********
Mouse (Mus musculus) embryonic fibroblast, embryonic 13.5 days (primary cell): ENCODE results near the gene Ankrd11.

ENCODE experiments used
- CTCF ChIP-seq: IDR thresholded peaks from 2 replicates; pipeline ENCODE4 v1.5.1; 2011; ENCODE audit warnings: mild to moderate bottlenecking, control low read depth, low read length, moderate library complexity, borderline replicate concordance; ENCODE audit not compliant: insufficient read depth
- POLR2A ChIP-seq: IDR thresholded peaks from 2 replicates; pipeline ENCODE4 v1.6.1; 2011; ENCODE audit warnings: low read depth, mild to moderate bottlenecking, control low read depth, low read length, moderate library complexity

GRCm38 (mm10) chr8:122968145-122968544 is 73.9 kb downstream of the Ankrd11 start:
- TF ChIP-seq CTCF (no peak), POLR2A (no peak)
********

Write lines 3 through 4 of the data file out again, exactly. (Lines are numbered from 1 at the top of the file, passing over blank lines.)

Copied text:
- CTCF ChIP-seq: IDR thresholded peaks from 2 replicates; pipeline ENCODE4 v1.5.1; 2011; ENCODE audit warnings: mild to moderate bottlenecking, control low read depth, low read length, moderate library complexity, borderline replicate concordance; ENCODE audit not compliant: insufficient read depth
- POLR2A ChIP-seq: IDR thresholded peaks from 2 replicates; pipeline ENCODE4 v1.6.1; 2011; ENCODE audit warnings: low read depth, mild to moderate bottlenecking, control low read depth, low read length, moderate library complexity